John B. McFerrin served as a missionary in the 1860s, but it wasn't in Africa, India and China. His charge was the Confederate Army of the Tennessee.
As such, the man described by his eulogist as "of large frame, heavy features and standing squarely upon his feet" was not only with the army during the Battle of Chickamauga, the 150th anniversary of which is this weekend, but later with the troops at Lookout Mountain and Missionary Ridge prior to battles there in November 1863.
While that might be expected for a missionary assigned to a particular army, his 1888 biography -- as pointed out by the Rev. Roy Howard, a retired United Methodist minister in Chattanooga -- indicates he did at least some preaching to both sides.
In this era of increased polarization, would that we could find the same common ground this humble servant did.
"During my whole stay in the army," McFerrin says in the biography, "I was treated with great courtesy by all classes. Not a single word was unkindly spoken to me by any one who knew me."
Prior to the Battle of Chickamauga, McFerrin says, he was "constantly engaged" in preaching, visiting and holding prayer meetings with various sectors of the army.
"At Chattanooga, Missionary Ridge, Harrison, Tyner's Station and LaFayette, Georgia," he says, "many precious souls were converted during this revival."
On one of those dates, Aug. 16, 1863, McFerrin says he preached in Chattanooga "to a large congregation" at the Methodist Church. That church later became Centenary Methodist Church, one of the forerunners of First-Centenary United Methodist Church, which exists only several blocks from its 1863 location at Fifth and Lookout streets.
Five days after that service, on Aug. 21, 1863, Union artillery bombardment convinced Confederate Gen. Braxton Bragg to evacuate the city.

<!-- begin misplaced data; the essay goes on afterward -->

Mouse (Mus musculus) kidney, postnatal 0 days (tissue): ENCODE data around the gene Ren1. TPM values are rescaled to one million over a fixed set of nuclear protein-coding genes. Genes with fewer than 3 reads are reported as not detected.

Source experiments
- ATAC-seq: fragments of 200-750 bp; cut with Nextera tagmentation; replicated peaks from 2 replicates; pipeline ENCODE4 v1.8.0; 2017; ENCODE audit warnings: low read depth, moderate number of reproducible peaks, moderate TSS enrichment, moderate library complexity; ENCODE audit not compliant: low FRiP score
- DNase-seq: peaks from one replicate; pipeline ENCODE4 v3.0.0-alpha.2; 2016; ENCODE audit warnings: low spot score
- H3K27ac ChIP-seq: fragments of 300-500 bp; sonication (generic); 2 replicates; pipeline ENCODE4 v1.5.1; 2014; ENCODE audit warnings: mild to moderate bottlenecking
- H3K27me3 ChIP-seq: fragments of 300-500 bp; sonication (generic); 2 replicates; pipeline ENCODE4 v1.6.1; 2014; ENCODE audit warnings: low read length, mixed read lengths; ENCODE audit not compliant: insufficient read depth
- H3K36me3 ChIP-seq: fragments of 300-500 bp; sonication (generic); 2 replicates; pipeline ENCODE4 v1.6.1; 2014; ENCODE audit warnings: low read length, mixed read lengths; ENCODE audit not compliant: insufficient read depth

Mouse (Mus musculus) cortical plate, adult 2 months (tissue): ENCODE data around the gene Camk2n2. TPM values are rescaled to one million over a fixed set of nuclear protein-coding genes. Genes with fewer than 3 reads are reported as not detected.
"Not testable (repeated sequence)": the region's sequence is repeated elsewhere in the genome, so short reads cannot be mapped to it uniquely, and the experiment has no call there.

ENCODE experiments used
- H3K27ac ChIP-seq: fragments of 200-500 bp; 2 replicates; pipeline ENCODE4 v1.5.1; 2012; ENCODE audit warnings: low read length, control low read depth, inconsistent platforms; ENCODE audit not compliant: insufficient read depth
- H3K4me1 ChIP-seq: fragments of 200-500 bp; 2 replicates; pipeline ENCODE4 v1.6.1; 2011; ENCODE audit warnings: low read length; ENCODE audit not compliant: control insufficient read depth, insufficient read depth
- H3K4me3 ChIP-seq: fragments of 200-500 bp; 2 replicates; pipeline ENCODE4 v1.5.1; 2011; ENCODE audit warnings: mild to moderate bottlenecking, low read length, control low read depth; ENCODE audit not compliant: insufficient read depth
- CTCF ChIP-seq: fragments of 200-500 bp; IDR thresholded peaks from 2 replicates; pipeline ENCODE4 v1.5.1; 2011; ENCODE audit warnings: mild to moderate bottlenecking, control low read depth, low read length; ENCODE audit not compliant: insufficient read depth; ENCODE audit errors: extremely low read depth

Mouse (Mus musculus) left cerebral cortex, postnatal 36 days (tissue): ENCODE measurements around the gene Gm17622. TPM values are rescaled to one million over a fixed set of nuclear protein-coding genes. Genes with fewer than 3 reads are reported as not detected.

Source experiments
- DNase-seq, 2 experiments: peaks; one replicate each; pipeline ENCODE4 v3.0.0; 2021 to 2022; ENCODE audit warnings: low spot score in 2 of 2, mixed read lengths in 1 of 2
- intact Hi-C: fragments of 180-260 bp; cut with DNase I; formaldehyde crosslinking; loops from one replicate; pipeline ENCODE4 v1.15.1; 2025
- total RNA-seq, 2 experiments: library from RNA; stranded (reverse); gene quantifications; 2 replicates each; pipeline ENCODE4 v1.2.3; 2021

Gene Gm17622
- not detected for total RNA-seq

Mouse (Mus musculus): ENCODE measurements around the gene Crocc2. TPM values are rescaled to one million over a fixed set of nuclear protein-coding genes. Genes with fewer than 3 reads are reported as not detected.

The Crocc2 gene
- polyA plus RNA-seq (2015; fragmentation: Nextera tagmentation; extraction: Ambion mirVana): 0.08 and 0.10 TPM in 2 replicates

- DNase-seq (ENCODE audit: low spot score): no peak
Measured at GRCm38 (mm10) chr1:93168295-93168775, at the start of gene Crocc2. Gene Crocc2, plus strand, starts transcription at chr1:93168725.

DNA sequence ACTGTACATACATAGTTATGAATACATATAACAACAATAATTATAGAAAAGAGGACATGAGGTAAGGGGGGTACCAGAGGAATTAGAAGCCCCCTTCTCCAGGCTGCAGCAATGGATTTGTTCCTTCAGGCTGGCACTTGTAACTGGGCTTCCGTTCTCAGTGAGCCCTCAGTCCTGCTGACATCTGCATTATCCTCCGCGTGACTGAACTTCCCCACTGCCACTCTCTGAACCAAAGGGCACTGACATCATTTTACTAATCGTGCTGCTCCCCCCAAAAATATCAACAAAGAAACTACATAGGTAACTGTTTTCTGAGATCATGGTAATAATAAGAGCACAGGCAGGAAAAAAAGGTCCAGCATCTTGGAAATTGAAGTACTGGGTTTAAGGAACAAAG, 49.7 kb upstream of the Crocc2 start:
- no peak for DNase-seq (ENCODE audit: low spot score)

Later, McFerrin, a Rutherford County native, says he stayed on the Chickamauga battlefield for 11 days.
"The sight was awful," he says. "Thousands of men killed and wounded. They lay thickly all around, shot in every possible manner, and the wounded dying every day. O what sufferings! Among the wounded were many Federal soldiers who had been captured in the fight. To these I ministered, prayed with them, and wrote letters by flag of truce to their friends in the North. They seemed to appreciate every act of kindness."
With the approach of what would become the Lookout Mountain and Missionary Ridge battles, McFerrin says, "we preached almost every night to crowded assemblies, and here many precious souls were brought to God."
Once the Confederate Army was driven out of Chattanooga after the back-to-back defeats, he says, it wintered in Dalton, Ga., until May. While the Army rested, the army of the Lord -- the chaplains and missionaries -- plowed ahead, "preaching, visiting the sick and distributing Bibles, tracts and religious newspapers," McFerrin says.
The preaching, he says, went on every night -- save four -- for nearly four months, with soldiers erecting stands, improvising seats and building log churches.
"The result was glorious; thousands were happily converted and were prepared for the future that awaited them," McFerrin writes. "Officers and men were alike brought under religious influence."
While the Missionary Ridge defeat "dispirited the troops, and they afterward were not flushed with strong hopes of final success," their hopes of final success beyond the battlefield only increased.
"In all of my life, perhaps, I never saw more displays of God's power in the awakening and conversion of sinners," says McFerrin, who numbered among those he baptized Cherokee Chief John Ross and former President James K. Polk, "than in those protracted meetings during the winter and spring of 1863-64."
Contact staff writer Clint Cooper at email@example.com or 423-757-6497. Subscribe to my posts at Facebook.com/ClintCooperCTFP.